FDI has a lot of effects on the economy of a country in terms of influencing the prices of commodities and the production, the employment factor, the income of the people, it affects the economic growth sometimes in a more positive way than as compared to other countries, it also affects the development and the general well being of that country. It is also stated that FDI is one of the important ingredients for any emerging economy, because of which the economic growth is at a very rapid pace and there is an organised transfer and acceptance of 'best practise' across countries. Taking the above into consideration the foreign investors rely on 3 group factors before investing: 1) The amount of profit that will be generated by the projects.2) The easy at which the investors, foreign strategy can be implemented in their subsidiaries operations.3) The local countries environmental condition and the ability for them to sustain themselves (Christiansen and Ogutcu 2002).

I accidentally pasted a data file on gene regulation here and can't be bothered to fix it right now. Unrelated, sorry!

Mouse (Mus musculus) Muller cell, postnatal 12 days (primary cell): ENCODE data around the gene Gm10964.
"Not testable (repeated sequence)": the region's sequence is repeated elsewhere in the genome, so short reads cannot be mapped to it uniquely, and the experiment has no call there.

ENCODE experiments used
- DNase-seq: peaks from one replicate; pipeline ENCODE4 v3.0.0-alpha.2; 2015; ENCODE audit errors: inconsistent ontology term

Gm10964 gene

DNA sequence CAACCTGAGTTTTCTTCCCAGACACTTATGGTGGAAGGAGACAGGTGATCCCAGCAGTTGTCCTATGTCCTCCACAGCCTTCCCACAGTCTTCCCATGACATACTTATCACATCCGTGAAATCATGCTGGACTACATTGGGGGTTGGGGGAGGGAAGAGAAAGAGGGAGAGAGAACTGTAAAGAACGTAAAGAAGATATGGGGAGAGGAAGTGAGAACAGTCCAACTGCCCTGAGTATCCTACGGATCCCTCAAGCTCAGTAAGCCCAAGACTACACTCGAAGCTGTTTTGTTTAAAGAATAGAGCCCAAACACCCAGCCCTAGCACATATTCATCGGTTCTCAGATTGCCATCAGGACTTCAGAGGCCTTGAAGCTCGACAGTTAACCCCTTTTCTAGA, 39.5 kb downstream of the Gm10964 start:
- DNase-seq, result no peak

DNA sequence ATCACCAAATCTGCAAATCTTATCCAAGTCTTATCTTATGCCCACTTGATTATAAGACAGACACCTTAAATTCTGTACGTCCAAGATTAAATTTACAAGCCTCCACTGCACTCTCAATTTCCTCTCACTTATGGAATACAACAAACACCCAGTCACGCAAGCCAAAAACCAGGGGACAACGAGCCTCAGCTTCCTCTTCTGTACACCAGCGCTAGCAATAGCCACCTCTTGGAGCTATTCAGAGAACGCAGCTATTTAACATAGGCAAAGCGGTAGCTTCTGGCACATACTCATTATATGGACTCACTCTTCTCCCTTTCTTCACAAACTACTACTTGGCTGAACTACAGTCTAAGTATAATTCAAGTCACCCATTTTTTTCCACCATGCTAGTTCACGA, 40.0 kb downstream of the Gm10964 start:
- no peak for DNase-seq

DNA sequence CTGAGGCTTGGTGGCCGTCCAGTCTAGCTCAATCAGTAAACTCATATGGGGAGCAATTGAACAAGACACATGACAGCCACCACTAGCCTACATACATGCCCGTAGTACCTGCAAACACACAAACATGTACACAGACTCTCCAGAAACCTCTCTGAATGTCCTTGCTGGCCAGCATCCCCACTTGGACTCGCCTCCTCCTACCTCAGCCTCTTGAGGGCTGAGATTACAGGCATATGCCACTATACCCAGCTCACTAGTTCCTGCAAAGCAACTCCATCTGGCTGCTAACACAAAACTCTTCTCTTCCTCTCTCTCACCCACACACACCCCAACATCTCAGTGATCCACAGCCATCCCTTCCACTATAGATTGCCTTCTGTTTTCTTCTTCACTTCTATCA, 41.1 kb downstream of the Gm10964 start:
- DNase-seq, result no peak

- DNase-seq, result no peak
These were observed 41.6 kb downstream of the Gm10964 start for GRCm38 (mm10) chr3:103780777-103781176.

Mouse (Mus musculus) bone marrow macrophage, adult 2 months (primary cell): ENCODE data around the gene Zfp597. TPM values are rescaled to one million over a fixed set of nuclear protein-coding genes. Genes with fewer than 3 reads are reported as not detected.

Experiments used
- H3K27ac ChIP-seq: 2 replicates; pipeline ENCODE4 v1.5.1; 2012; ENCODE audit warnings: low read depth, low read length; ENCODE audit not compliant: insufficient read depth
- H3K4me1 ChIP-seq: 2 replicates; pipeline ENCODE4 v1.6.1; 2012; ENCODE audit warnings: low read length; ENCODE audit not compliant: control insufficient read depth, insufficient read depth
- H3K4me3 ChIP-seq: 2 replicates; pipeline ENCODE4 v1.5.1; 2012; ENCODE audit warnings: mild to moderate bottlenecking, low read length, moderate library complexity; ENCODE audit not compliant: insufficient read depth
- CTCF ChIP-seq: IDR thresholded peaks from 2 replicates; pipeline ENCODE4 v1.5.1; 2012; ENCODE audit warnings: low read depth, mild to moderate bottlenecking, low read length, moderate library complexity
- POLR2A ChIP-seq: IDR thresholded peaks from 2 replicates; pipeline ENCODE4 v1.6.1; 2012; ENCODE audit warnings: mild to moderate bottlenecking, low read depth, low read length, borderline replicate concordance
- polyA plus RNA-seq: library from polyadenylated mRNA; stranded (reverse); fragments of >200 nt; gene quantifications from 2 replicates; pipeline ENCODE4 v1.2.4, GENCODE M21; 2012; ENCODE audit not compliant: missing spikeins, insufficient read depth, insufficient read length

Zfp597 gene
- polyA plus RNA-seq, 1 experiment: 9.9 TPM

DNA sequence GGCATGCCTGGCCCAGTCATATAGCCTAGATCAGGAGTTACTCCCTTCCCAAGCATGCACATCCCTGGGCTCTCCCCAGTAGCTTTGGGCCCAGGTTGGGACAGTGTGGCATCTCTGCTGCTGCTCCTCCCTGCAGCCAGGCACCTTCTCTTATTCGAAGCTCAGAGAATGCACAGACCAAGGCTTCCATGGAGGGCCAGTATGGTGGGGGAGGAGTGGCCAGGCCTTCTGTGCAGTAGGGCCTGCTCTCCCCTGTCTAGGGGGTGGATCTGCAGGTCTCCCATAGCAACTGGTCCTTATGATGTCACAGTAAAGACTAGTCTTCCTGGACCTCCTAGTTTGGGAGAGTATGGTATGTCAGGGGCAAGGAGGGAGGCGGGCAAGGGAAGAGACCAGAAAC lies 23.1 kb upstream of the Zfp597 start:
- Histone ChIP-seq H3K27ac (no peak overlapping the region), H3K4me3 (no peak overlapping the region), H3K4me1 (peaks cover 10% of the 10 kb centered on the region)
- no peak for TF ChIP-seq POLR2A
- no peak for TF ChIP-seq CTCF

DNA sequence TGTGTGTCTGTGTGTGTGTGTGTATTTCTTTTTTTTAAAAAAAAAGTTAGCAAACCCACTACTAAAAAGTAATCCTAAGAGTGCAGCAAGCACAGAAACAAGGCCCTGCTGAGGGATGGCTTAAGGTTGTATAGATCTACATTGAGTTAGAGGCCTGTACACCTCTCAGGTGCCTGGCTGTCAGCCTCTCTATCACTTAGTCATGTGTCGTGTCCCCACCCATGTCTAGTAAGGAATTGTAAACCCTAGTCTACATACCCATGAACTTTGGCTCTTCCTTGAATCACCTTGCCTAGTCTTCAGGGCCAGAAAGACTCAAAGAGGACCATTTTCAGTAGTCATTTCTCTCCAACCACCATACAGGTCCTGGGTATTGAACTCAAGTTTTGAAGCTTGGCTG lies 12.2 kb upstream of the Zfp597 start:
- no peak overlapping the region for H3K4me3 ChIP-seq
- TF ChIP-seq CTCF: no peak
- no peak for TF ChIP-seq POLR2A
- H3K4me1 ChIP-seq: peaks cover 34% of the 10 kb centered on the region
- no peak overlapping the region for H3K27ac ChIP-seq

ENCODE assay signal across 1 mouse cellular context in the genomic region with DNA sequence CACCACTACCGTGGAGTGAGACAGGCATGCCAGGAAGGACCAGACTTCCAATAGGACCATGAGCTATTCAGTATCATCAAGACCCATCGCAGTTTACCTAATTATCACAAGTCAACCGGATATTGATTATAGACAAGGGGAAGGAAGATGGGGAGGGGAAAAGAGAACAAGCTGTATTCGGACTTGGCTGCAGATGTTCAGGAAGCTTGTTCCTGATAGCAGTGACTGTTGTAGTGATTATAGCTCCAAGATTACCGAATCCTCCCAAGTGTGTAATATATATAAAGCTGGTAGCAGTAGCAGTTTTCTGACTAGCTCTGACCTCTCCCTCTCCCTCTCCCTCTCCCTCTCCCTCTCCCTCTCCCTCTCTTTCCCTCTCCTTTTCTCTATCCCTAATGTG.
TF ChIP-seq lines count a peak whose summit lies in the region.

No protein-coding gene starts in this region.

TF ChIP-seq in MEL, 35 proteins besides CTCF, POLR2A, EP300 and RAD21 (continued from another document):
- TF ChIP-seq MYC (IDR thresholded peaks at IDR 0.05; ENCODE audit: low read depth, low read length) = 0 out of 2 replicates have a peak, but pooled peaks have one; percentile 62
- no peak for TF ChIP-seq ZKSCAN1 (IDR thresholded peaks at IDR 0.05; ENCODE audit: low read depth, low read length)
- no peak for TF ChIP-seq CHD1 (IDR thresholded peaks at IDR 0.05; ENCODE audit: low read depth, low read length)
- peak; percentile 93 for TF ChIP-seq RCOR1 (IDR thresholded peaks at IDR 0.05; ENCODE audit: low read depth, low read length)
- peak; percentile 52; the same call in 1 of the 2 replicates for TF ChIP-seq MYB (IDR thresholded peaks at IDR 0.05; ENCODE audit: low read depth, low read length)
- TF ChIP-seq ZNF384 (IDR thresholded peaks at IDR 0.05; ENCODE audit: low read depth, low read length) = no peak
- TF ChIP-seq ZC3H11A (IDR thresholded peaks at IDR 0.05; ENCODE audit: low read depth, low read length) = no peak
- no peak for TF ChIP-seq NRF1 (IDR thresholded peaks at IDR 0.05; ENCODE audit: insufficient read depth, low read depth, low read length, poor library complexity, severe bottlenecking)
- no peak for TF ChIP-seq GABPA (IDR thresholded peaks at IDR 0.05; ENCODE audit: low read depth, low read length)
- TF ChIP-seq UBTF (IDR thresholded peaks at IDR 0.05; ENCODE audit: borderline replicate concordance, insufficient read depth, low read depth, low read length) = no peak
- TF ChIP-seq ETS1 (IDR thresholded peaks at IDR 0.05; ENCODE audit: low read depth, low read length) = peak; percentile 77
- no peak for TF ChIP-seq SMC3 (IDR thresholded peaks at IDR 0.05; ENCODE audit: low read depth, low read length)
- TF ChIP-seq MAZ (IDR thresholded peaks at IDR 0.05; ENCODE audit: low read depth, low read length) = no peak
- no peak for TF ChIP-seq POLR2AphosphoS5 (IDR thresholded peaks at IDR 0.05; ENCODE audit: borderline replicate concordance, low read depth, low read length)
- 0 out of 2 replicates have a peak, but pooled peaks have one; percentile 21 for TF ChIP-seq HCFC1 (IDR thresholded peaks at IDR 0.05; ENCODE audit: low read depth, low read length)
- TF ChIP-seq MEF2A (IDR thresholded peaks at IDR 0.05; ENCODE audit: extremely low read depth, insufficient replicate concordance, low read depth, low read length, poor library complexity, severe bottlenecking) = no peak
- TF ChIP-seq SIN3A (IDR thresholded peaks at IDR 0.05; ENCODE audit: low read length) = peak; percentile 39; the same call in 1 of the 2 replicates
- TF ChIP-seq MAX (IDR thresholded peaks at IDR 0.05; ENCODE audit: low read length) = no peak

However when these MNE's invest in these foreign economies they influence the local individuals, the organizations and the institutions. Beyond this there are other effects that FDI has on the natural and the social environment, macroeconomic variables, the host economy's institutional framework (Meyer 2005).
There are also some economists that propose that there are a some worries in these emerging markets which are divided into 3 parts 1) Unique business culture 2) Political hazards 3) Not a perfect industrial arrangement (Luo 2002, Delios and Henisz 2003a).